Allergic reactions to insect stings
Most people do not suffer allergic reactions from bee, wasp, hornet or ant stings, even though the sting may be painful and uncomfortable.
When there is an allergic reaction, the severity of it will vary from person to person.
There are three types of reactions - normal, localised and anaphylactic:
- A normal reaction will result in pain, swelling and redness around the sting site.
- A large local reaction will result in swelling that extends beyond the sting site. For example someone stung on the ankle may experience swelling of the entire leg. While it often looks alarming, it is generally no more serious than a normal reaction.
- The most serious reaction to an insect sting is an anaphylactic one. This condition requires immediate medical attention.
What are the symptoms?
Symptoms of a severe allergic reaction, called anaphylaxis, after a wasp sting or insect sting may include:
- Difficulty breathing
- Hives that appear as a red, itchy rash and spread to areas beyond the sting
- Swelling of the face, throat or mouth tissue
- Wheezing or difficulty swallowing
- Restlessness and anxiety
- Rapid pulse
- Dizziness or a sharp drop in blood pressure
Although anaphylaxis is not that common, it can lead to shock, cardiac arrest, and unconsciousness in minutes. This type of reaction can be fatal. Get emergency treatment as soon as possible.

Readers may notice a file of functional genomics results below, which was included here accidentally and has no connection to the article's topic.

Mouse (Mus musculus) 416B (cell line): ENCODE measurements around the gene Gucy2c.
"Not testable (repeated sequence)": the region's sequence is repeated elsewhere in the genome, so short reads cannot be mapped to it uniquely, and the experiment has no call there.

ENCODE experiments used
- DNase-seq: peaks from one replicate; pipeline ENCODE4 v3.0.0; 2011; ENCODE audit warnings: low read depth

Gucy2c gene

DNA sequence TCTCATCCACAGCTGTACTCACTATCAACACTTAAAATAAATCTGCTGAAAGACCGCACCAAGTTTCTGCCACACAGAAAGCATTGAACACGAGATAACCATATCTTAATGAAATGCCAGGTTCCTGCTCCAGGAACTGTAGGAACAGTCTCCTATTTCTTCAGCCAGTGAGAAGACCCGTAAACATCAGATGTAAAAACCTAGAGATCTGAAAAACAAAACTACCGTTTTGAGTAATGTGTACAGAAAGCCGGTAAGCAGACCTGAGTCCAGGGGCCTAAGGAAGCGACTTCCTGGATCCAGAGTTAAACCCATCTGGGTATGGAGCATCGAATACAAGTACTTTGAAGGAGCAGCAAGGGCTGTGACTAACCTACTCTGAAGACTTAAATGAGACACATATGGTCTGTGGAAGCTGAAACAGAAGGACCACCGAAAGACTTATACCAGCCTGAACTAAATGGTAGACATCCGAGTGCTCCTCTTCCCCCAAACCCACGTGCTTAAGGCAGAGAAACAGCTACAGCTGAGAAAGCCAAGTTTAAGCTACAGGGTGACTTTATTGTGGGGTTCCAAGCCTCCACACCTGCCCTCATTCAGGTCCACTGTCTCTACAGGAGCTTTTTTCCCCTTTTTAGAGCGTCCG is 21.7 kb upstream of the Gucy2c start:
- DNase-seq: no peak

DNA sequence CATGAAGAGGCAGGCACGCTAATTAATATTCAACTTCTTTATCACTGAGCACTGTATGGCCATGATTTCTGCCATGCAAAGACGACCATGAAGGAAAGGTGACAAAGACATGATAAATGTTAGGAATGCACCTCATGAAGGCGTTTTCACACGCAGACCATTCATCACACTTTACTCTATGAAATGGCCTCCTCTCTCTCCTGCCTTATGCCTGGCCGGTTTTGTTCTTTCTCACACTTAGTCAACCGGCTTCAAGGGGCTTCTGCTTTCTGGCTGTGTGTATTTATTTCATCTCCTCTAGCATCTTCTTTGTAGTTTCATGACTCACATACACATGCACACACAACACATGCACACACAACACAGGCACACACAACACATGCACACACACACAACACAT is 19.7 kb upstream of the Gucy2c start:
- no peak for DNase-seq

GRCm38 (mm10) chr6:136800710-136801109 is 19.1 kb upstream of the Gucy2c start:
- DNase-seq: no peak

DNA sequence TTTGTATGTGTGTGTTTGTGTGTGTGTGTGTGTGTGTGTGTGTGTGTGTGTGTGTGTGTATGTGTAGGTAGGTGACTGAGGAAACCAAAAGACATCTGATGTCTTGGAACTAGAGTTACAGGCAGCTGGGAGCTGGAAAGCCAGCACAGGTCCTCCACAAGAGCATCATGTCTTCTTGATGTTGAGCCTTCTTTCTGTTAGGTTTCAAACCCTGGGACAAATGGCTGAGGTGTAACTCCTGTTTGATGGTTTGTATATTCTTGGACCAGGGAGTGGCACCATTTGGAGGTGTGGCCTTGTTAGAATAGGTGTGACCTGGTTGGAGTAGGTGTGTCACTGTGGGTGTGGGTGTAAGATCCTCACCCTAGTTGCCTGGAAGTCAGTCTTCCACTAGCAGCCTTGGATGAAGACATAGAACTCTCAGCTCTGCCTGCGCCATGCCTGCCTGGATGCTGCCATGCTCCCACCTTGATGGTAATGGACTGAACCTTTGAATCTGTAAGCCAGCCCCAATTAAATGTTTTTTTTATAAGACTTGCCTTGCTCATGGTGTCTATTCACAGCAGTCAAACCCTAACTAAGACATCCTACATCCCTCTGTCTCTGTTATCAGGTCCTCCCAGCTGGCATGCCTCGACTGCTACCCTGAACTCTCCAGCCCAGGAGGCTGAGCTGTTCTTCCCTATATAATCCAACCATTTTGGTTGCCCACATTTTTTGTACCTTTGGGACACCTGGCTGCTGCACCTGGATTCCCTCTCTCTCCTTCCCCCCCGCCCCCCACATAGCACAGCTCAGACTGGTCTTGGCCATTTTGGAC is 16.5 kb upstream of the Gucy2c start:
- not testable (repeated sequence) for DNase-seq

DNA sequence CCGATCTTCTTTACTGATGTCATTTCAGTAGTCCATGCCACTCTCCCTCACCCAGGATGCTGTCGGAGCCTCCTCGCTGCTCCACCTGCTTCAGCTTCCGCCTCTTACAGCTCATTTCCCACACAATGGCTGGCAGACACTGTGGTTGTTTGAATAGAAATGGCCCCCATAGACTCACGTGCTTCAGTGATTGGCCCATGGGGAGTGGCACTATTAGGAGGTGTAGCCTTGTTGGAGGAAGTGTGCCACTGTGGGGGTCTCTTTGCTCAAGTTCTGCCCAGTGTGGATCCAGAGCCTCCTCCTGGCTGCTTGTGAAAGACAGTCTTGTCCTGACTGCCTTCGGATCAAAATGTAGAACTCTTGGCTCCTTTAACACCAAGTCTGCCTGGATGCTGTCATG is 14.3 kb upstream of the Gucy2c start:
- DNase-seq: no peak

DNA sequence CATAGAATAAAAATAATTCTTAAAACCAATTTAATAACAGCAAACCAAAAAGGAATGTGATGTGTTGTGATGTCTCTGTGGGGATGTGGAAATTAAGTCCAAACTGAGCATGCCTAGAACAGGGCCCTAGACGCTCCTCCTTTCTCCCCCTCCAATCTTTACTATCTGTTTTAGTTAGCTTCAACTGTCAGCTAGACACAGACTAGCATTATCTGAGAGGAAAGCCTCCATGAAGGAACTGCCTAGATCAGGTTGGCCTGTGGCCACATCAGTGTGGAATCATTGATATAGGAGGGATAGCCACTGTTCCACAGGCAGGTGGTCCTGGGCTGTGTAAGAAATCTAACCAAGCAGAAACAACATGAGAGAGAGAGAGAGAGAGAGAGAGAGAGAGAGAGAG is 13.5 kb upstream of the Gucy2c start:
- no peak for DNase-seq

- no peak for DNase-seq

A mild allergic reaction to an insect sting may cause one or more of the following symptoms at the site of the sting:
- Pimple-like spots
- Mild to moderate swelling
- Warmth at the sting site
How common are sting allergies?
Allergy UK says children are more likely to be stung by insects, but appear to be less likely to experience severe reactions. It is estimated that life-threatening reactions to insect stings occur in around one in 150 children, compared to three out of 100 adults.
How are normal or localised reactions treated?
- First, if stung on the hand, remove any rings from your fingers immediately.
- If stung by a bee, the bee usually leaves a sac of venom and a stinger in your skin. Remove the stinger within 30 seconds to avoid receiving more venom. Gently scrape the sac and stinger out with a fingernail or a stiff-edged object such as a credit card. Do not squeeze the sac or pull on the stinger - this will cause the release of more venom into the skin.
- Wash the stung area with soap and water - then apply an antiseptic.
- Apply a soothing ointment such as a hydrocortisone cream or calamine lotion and cover the area with a dry sterile bandage.
- If swelling is a problem, apply an ice pack or a cold compress to the area.
- Take an over-the-counter oral antihistamine to reduce itching, swelling and hives. However, this medication should not be given to children under two years old or to pregnant women without prior approval from a doctor.
- To relieve pain take paracetamol or a non-steroidal anti-inflammatory medication such as ibuprofen – pregnant women should seek the advice of their doctor or pharmacist before taking ibuprofen.
- In general, pregnant women should consult their doctors before taking any over-the-counter medicine.
- Also, carefully read the warning label on any medicines before taking it. Parents of children and people with medical conditions should consult a pharmacist or doctor if they have questions about a medicine's use.